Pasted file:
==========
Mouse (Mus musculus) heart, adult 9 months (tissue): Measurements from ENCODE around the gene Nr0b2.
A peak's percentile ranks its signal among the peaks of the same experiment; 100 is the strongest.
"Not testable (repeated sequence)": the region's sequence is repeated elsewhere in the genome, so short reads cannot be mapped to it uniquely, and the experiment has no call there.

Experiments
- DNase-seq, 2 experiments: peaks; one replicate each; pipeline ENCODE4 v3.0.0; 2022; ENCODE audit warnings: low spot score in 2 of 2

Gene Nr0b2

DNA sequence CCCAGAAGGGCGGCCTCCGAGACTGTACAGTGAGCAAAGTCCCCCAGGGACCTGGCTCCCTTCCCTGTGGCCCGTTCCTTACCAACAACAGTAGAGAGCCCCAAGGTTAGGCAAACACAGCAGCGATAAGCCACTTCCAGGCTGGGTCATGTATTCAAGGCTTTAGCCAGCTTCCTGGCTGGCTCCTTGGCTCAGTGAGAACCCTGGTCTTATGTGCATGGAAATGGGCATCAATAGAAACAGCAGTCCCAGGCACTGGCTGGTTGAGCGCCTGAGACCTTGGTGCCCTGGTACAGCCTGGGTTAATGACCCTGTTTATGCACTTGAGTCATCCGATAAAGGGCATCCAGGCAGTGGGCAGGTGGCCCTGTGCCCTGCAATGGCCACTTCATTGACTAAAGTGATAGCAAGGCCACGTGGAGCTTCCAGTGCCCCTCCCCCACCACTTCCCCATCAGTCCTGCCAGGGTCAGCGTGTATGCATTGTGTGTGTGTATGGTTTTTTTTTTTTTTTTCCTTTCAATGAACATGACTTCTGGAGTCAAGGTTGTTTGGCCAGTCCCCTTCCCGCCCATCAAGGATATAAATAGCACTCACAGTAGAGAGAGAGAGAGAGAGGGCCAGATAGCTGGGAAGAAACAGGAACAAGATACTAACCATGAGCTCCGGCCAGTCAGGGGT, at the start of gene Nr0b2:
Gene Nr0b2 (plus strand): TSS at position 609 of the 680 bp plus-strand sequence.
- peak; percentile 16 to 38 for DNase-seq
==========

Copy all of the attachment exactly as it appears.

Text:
Mouse (Mus musculus) heart, adult 9 months (tissue): Measurements from ENCODE around the gene Nr0b2.
A peak's percentile ranks its signal among the peaks of the same experiment; 100 is the strongest.
"Not testable (repeated sequence)": the region's sequence is repeated elsewhere in the genome, so short reads cannot be mapped to it uniquely, and the experiment has no call there.

Experiments
- DNase-seq, 2 experiments: peaks; one replicate each; pipeline ENCODE4 v3.0.0; 2022; ENCODE audit warnings: low spot score in 2 of 2

Gene Nr0b2

DNA sequence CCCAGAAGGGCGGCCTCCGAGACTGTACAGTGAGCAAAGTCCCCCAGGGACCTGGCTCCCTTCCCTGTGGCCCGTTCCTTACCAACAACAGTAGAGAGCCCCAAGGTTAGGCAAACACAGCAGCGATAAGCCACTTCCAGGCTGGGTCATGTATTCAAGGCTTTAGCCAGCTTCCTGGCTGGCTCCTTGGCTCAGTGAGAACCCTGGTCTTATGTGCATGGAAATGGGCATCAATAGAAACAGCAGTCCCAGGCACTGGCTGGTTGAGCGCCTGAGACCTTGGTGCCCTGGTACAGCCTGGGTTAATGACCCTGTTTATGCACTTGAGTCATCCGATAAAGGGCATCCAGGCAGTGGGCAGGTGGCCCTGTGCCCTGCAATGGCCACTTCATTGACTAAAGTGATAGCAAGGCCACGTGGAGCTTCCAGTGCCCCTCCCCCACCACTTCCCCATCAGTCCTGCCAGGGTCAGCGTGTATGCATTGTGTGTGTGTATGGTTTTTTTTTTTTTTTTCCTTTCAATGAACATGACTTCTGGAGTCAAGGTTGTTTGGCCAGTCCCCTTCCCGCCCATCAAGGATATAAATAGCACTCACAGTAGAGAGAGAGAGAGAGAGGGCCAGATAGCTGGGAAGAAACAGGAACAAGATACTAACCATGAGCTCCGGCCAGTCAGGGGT, at the start of gene Nr0b2:
Gene Nr0b2 (plus strand): TSS at position 609 of the 680 bp plus-strand sequence.
- peak; percentile 16 to 38 for DNase-seq